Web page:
Welcome to The Game Shelf!

After getting into the board game hobby at the end of 2014, we've decided to share our thoughts on the games we're collecting on our shelves. The collection has certainly expanded over the last few years and we've been making up for lost time!

Sometimes our opinions differ, so Amy will be posting reviews every Tuesday and Fi will post on Thursdays. We hope you enjoy reading some of our opinions on board games - especially those for two players.

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Tuesday 16 May 2017

The good kind of global warming:- Terraforming Mars

GameTerraforming Mars

Publisher: Stronghold Games

Designer: Jacob Fryxelius


Terraforming Mars is a 1-5 player game in which you team up to transform the wasteland of the red-planet into a habitable wonderland capable of supporting human life, just. Essentially you have to increase the surface temperature and Oxygen levels to equal those of the most remote mountain villages on earth, and add enough water to create a functioning evaporation/precipitation cycle that will ensure the survival and growth of plants.

Each player takes control of a corporation and while you are out for personal victory, you actually work together to terraform the planet. Contributing to the worldwide Oxygen/Temperature/Ocean objectives gives you terraforming rating which is both victory points and income during the game. There are also tons of cards which are limited on the planet being in certain states. For example building a domed mars reserve to preserve how the planet once was requires the planet to not have changed much, however introducing cattle requires there to be enough oxygen for large lifeforms to live, and graze on the surface.

There are actually a couple of ways to play, you can take basic corporations with no special rules, which is handy for learning the game, or you can take more advanced ones which each have their own starting strengths.There is also an optional corporation phase which adds lots more card that interact with other players without really achieving much terraforming. In addition you can decide to draft or not and both work fairly well since you need to spend money to even research the ability to play the cards you get. If you are low on cash it’s a legitimate strategy to try and take cards from your opponents. The game works great with 2 players, and while it does slow down as you approach 5 the turns are fast so it’s still very enjoyable. There is also a single player mode, which I haven’t tried personally, but some of my gaming group seem to be playing that almost nightly, so I can only assume that it works well.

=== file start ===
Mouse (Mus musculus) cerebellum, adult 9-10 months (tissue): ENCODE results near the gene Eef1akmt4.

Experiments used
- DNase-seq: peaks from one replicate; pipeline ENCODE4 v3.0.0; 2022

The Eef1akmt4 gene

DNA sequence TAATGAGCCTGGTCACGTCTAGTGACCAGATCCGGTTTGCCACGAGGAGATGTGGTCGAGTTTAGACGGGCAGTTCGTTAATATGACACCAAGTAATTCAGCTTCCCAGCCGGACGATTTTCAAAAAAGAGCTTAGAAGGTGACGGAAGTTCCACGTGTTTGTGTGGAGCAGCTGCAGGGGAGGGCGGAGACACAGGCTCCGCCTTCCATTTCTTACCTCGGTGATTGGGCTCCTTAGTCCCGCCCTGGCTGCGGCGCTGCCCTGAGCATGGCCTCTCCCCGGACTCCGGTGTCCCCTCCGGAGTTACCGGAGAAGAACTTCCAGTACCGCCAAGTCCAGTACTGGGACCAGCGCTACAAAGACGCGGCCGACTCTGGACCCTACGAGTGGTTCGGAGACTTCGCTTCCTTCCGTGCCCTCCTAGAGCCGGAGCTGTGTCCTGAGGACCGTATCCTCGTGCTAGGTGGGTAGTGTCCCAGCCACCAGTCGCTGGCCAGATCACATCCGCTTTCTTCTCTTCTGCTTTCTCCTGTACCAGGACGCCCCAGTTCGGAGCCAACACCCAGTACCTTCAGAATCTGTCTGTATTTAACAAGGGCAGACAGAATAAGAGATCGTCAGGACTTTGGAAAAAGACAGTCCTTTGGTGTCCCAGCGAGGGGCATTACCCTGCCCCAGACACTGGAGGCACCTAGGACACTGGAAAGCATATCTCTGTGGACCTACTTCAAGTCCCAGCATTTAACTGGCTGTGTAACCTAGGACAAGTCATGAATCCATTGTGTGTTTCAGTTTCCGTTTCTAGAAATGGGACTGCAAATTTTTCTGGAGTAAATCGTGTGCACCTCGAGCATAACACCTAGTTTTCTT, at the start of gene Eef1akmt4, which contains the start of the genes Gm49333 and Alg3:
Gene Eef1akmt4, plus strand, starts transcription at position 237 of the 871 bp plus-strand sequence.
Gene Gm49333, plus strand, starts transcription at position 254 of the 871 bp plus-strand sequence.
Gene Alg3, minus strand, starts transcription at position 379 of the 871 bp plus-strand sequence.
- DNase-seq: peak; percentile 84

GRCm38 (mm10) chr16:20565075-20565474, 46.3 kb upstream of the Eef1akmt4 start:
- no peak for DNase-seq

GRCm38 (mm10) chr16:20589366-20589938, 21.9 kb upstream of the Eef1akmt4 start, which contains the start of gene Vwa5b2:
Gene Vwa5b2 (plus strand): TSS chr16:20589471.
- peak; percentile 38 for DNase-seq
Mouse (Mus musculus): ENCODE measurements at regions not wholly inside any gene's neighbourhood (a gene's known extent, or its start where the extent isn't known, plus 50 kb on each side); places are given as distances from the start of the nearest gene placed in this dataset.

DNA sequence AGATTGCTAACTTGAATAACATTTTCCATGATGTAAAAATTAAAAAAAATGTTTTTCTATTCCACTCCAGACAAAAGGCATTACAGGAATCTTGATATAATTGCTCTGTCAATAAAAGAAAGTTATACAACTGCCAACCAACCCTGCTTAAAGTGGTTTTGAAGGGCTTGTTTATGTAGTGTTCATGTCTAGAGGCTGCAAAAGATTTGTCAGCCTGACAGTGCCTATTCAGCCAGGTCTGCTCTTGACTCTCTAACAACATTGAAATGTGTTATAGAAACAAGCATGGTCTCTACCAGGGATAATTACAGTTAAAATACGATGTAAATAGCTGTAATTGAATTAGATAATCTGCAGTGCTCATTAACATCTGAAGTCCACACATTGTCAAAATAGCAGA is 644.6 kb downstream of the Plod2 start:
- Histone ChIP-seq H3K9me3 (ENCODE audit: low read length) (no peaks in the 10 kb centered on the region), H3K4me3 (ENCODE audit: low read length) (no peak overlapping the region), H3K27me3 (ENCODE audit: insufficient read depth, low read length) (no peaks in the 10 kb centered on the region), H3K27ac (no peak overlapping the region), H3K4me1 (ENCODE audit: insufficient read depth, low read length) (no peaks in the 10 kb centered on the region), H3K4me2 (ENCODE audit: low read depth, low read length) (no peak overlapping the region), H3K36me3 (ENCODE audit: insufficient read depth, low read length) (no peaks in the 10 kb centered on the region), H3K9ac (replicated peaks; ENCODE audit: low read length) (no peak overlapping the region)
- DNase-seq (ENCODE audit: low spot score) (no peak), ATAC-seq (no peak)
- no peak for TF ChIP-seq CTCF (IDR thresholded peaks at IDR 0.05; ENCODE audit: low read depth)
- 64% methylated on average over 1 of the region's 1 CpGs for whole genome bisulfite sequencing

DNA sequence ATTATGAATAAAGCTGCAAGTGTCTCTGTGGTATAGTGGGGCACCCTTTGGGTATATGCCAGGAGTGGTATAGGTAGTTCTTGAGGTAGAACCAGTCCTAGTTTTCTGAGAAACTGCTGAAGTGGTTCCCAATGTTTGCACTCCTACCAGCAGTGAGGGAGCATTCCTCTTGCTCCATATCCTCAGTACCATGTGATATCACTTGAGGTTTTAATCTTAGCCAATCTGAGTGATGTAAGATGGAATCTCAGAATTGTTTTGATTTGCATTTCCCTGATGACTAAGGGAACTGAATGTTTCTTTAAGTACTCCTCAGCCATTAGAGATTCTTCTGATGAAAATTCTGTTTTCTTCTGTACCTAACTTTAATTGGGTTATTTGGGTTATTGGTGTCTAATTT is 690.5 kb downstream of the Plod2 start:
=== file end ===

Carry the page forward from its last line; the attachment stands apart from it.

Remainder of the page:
Your personal play area tracking the cards you've played, including events and ongoing action or effect cards. Your player board tracks your current production level and also holds your supply of resources - there are not different tokens for different kinds of resource you just need to make sure your generic cubes stay in their correct slot.
Terraforming Mars has several resources to track, and does so in a great way, there are gold, silver and bronze cubes representing 10s, 5s and 1s respectively, these are then placed on boxes in your player board to determine if they represent money, plants, heat build-up, ore etc. You’ll never feel like you have enough resources to do everything you want, though there is a good feeling of progression in the game, the cards that expect more heat/oxygen/water tend to be more powerful, and while they cost more you should have built up enough income (or ore production) to pay for them easily, in the first round you could easily be only performing 1 or 2 actions while by the end of the game having 10 to do is not out of the question.

On top of all this there is a tile-laying aspect. The game board is mars itself split into hexagons, many of these are reserved low-land areas where rivers, lakes and seas will naturally form as you bring water to the planet (or defrost the water already there). The rest you are free to build anything on, though mostly you’ll be building cities and forests. The tile-laying doesn’t have a huge impact on the game by itself, it provides you with the occasional bonus card, some ore, perhaps a small amount of money. But all of these add up, and if that money lets you get an extra action in a turn the ripple effect can be huge. Playing a forest can be much like a butterfly flapping it’s wings!

The game board with Terraforming rating around the edge - a track for both oxygen and temperature plus a whole bunch of other information crowding the board!
Probably the biggest let down is the art design, a lot of the images look to be ripped out of Google image searches and there’s no overall style to tie things together, that being said the board itself does look good, it just feels like a little more effort could have made it really beautiful. What I can’t find much flaw in is the gameplay, fast paced, difficult choices at every turn and due to the combined terraforming effort you end up in a race for each resource, there’s no point generating a lot of heat once you’ve stabilised the temperature for life. So you want to make sure you are the one spending your heat tokens first, but also increasing the temperature might enable your opponents to play cards which require a warmer planet. This tactical depth, combined with a game that is so easy to play makes for one of the most enjoyable experiences I’ve had from a board game.


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